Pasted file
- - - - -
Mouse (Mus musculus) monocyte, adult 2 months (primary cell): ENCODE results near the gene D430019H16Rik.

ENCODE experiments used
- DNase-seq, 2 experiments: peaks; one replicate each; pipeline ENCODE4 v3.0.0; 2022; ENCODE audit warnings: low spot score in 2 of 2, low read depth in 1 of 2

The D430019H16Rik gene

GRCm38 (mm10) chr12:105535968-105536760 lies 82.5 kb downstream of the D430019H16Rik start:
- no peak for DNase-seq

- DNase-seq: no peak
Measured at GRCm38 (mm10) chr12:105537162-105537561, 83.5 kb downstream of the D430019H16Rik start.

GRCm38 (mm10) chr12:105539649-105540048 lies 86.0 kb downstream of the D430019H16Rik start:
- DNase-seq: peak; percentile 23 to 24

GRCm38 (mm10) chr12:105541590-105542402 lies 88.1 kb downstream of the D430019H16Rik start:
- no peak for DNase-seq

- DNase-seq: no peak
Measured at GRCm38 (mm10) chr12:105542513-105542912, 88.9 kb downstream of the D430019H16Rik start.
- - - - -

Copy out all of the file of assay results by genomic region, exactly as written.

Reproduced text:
Mouse (Mus musculus) monocyte, adult 2 months (primary cell): ENCODE results near the gene D430019H16Rik.

ENCODE experiments used
- DNase-seq, 2 experiments: peaks; one replicate each; pipeline ENCODE4 v3.0.0; 2022; ENCODE audit warnings: low spot score in 2 of 2, low read depth in 1 of 2

The D430019H16Rik gene

GRCm38 (mm10) chr12:105535968-105536760 lies 82.5 kb downstream of the D430019H16Rik start:
- no peak for DNase-seq

- DNase-seq: no peak
Measured at GRCm38 (mm10) chr12:105537162-105537561, 83.5 kb downstream of the D430019H16Rik start.

GRCm38 (mm10) chr12:105539649-105540048 lies 86.0 kb downstream of the D430019H16Rik start:
- DNase-seq: peak; percentile 23 to 24

GRCm38 (mm10) chr12:105541590-105542402 lies 88.1 kb downstream of the D430019H16Rik start:
- no peak for DNase-seq

- DNase-seq: no peak
Measured at GRCm38 (mm10) chr12:105542513-105542912, 88.9 kb downstream of the D430019H16Rik start.